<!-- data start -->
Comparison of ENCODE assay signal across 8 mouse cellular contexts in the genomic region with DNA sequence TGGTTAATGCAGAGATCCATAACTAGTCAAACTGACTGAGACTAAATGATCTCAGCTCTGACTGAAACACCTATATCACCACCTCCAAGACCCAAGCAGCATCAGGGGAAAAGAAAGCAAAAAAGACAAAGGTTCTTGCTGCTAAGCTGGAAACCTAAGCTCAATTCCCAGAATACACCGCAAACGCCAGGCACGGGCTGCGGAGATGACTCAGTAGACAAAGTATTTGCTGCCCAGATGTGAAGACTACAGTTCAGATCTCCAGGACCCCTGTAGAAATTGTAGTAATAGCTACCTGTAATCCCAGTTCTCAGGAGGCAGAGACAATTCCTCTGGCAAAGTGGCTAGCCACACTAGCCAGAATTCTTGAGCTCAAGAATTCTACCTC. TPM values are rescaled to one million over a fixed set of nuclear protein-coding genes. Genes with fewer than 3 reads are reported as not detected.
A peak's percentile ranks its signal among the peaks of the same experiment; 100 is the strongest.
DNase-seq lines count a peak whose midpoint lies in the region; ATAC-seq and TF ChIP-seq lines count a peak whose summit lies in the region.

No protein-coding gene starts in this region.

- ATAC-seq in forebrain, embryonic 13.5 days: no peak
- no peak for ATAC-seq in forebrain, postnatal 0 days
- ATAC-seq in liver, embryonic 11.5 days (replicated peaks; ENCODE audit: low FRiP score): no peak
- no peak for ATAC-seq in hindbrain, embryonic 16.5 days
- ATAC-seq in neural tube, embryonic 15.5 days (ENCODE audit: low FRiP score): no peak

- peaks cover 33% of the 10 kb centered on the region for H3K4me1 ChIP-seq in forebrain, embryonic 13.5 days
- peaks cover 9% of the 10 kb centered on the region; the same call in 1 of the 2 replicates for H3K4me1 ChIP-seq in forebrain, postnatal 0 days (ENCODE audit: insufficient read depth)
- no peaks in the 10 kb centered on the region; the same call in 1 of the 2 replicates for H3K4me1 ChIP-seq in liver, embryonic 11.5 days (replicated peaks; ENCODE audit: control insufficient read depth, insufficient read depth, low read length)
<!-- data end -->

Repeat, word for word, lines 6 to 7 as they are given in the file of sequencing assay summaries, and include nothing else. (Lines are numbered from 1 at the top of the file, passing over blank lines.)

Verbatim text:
- no peak for ATAC-seq in forebrain, postnatal 0 days
- ATAC-seq in liver, embryonic 11.5 days (replicated peaks; ENCODE audit: low FRiP score): no peak